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Josephus Flavius

a.d. 37-post 100. The Roman name of Joseph ben-Matthias, a Jew of aristocratic family and Pharisaic adherence, author in Greek. Religious ascetic for a time in youth, he was later a priest, and in a.d. 64 member of a mission to Nero. After the outbreak of the Jewish revolt in a.d. 66 he became commander in Galilee, eventually capitulating to Vespasian at Jotapata. Prophesying his captor's imperial destiny, he became his protégé and attempted to urge surrender upon his compatriots. He accompanied Titus to Rome where he lived in literary activity, having taken Roman citizenship and the Flavian name.

Devious and self-centered, he wrote from a mixture of motives: sycophancy, self-defense, and patriotism. Between a.d. 75 and 79 appeared his Jewish War, addressed first in Aramaic to races prone to trouble Rome on her borders (still extant in Greek). In six books it draws upon personal reminiscence, that of Herod Agrippa II also, and official records, for the events of a.d. 66-70, for which period it is a valuable historical source. The Archaeology (or Antiquities) of the Jews, in twenty books, appeared in a.d. 93-94: an apologia for his people, it follows the Septuagint order, and later draws upon Nicolas of Damascus, Herod's secretary, for recent events. In book XVIII is found the renowned passage (“Testimonium Flavianum”) about Jesus, which modern scholarship confirms as basically authentic, though some alteration of Josephus's style and/or interpolation by Christians is generally admitted. Other passages deal with John the Baptist and James the Just. The Life was an appendix to the Antiquities; Contra Apionem is written against a contemporary anti-Semite.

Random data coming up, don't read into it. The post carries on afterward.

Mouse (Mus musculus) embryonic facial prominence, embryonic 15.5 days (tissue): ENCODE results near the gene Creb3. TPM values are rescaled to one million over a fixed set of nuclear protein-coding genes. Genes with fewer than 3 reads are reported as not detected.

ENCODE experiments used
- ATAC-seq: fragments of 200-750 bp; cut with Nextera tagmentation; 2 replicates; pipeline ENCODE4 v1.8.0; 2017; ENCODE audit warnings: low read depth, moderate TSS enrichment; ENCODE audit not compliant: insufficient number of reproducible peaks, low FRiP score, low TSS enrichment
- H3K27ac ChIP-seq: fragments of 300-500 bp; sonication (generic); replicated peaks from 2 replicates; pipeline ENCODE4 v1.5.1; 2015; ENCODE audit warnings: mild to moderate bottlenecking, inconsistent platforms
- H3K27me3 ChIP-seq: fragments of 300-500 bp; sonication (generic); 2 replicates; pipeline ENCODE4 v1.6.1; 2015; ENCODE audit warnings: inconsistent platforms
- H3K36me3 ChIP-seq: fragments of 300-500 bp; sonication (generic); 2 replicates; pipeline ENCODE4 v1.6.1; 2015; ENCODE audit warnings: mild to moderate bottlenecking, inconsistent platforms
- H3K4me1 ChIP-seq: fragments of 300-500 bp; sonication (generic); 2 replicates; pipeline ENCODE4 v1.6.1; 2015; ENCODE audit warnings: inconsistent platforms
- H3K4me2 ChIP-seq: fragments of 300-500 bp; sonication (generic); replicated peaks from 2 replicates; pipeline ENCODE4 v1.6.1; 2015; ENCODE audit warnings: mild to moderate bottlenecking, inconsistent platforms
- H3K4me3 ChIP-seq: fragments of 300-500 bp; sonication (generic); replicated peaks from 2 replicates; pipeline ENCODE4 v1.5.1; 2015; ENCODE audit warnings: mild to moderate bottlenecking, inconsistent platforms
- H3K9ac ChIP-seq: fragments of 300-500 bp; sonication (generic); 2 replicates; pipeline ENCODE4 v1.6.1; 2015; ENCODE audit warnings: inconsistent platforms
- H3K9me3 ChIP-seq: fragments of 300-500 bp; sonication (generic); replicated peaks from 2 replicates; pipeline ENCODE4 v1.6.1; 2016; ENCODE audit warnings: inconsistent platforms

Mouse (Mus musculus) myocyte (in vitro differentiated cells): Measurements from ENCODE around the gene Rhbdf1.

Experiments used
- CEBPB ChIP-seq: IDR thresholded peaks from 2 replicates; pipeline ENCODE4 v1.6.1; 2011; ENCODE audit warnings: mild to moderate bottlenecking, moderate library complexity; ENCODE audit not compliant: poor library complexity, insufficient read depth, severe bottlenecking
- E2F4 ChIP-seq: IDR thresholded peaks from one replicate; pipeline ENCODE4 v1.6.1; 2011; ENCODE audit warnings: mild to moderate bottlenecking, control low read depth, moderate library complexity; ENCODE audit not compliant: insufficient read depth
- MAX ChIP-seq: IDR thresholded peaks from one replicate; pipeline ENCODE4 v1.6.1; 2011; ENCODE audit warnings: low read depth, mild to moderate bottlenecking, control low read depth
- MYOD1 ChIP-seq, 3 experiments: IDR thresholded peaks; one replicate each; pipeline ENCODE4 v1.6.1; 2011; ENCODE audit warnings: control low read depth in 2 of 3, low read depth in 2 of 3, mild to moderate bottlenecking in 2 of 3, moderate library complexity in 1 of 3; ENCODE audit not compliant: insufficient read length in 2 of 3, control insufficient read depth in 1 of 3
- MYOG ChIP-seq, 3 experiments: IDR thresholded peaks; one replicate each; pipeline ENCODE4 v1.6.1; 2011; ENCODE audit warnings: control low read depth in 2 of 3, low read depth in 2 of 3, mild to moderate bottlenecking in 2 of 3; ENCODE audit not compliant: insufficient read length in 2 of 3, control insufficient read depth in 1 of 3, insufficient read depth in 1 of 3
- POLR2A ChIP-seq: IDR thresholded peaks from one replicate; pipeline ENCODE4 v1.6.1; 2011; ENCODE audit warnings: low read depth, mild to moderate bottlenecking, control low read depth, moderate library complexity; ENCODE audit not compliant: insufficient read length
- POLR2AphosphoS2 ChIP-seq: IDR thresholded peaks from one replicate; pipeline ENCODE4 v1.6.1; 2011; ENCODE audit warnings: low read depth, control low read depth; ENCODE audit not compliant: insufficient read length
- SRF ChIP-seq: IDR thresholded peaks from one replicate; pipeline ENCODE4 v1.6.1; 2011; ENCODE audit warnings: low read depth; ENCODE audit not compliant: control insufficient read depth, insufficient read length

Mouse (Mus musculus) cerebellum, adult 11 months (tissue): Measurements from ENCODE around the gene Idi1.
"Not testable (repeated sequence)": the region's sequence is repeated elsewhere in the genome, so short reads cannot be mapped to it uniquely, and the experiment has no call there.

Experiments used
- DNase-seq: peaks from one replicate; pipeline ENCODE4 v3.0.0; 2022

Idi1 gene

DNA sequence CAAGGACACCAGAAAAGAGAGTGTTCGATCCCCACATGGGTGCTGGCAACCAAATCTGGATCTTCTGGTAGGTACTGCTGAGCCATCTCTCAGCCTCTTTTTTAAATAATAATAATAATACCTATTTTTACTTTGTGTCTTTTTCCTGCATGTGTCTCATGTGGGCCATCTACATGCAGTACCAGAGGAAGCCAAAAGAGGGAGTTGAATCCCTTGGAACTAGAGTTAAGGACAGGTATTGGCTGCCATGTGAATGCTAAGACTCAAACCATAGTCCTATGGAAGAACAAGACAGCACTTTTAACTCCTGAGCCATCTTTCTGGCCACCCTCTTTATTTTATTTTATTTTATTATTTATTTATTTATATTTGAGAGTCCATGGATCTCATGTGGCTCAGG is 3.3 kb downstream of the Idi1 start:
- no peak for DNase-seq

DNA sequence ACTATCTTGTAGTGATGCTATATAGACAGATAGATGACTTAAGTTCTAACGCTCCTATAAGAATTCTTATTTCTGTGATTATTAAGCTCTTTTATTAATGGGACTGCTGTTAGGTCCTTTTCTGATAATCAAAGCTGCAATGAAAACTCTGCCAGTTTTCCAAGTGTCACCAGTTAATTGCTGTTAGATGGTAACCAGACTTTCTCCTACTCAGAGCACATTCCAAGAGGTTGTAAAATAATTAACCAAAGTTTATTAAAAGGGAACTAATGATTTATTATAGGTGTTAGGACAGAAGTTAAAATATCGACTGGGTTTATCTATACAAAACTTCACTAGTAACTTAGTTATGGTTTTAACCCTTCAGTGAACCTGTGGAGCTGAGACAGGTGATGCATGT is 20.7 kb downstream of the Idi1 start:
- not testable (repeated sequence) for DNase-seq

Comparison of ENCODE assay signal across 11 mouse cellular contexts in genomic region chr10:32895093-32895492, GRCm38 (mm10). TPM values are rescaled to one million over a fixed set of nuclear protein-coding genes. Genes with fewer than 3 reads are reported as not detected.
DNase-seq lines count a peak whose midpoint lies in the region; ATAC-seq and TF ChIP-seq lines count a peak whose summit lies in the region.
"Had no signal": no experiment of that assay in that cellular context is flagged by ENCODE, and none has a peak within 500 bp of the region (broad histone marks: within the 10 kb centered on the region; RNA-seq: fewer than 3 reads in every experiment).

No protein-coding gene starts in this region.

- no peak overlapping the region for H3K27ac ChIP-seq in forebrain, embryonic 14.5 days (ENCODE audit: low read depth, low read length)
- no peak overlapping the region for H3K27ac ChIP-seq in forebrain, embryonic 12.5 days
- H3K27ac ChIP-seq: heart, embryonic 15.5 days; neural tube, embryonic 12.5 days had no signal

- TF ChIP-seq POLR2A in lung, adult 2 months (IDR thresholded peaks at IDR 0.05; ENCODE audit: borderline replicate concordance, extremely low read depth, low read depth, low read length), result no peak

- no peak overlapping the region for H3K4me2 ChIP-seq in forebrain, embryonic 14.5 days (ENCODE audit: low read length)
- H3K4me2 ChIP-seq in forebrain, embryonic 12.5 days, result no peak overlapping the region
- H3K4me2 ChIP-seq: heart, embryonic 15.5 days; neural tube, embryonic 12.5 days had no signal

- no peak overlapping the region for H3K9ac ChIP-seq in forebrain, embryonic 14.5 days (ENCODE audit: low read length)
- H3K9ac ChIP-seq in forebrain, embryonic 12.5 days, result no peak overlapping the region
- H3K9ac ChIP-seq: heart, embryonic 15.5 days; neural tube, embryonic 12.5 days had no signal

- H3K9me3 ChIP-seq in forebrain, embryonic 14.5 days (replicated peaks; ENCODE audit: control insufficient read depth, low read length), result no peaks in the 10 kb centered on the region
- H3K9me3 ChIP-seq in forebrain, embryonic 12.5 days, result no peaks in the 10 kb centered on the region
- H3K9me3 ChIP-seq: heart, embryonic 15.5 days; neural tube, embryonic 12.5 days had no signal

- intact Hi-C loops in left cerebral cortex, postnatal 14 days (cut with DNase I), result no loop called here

Edition: Loeb Classical Library in nine volumes with translation and notes (1926-65), by H. St. J. Thackeray et al.; H. St. J. Thackeray, Josephus the Man and the Historian (1929); L.H. Feldman, Studies on Philo and Josephus (1937-62) (1963); H. Schreckenberg, Bibliographie zu Flavius Josephus (1968).